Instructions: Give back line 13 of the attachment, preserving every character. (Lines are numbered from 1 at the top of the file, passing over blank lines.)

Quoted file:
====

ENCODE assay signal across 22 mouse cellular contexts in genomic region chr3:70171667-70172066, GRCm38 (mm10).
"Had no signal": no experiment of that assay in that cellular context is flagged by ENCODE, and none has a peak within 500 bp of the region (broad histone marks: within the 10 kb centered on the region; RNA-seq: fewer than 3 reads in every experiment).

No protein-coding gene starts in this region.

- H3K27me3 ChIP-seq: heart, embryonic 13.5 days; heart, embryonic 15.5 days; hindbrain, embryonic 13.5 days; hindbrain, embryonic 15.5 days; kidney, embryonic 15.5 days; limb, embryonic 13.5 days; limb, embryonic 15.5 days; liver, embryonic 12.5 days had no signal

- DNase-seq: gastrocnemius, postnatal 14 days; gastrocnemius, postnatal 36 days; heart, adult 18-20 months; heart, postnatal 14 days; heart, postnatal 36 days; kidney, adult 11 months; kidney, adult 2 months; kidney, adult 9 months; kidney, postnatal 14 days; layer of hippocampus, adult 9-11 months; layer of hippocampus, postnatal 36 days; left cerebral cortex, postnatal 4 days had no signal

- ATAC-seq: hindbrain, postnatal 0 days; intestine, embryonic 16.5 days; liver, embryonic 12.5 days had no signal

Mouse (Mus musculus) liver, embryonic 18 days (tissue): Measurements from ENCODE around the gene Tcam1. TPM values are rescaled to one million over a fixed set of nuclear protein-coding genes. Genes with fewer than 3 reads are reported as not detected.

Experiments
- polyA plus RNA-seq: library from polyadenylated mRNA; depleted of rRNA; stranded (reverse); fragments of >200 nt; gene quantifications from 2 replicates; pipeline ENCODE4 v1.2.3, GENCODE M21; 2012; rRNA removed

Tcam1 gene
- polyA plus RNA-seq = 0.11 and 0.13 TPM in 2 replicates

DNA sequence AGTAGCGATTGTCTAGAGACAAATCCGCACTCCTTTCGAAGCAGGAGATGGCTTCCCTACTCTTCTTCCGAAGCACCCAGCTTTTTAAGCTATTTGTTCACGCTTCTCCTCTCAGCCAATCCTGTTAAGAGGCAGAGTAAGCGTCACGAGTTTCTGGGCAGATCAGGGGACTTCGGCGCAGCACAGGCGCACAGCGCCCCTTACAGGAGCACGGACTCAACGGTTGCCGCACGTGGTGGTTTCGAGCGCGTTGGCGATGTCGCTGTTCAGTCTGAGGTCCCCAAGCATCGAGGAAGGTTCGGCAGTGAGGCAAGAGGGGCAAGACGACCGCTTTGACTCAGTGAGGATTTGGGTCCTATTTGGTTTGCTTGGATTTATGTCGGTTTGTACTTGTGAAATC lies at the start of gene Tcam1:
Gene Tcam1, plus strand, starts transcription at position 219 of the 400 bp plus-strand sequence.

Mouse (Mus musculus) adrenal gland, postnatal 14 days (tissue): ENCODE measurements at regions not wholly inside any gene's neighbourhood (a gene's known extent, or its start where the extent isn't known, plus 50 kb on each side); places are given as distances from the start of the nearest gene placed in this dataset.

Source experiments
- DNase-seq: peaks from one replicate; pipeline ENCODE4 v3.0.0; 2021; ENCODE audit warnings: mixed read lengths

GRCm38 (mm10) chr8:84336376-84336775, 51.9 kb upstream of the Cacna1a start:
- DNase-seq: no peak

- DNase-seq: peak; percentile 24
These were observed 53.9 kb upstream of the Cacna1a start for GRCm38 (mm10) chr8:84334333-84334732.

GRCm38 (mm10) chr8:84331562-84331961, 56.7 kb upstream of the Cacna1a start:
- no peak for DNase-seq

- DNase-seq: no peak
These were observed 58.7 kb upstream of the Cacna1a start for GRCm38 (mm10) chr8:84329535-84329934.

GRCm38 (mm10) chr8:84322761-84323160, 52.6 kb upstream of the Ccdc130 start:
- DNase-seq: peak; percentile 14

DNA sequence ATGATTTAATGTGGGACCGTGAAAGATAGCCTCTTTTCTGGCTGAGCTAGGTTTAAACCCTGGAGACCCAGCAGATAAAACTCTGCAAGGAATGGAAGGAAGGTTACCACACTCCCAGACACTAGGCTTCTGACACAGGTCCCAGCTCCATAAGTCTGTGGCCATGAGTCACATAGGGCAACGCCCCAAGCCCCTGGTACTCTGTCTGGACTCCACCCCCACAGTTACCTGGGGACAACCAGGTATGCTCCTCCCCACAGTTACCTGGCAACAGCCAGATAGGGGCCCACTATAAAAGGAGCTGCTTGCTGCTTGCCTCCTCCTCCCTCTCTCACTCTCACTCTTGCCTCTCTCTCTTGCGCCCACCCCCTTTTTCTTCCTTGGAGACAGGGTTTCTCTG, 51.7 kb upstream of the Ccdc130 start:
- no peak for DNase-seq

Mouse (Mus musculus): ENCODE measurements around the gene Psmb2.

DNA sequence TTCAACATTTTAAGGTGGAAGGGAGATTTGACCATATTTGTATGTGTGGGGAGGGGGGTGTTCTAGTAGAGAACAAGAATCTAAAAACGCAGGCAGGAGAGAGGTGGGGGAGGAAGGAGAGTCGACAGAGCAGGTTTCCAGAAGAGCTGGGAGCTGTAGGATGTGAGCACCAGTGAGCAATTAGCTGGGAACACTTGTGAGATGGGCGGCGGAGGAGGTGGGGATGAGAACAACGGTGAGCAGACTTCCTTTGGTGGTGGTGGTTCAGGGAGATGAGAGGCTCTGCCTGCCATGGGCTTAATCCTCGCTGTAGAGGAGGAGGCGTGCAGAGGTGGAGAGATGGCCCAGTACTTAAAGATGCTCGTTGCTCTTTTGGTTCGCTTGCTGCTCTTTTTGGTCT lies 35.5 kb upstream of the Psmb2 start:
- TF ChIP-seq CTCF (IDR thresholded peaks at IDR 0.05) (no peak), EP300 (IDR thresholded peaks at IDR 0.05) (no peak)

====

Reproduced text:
Gene Tcam1, plus strand, starts transcription at position 219 of the 400 bp plus-strand sequence.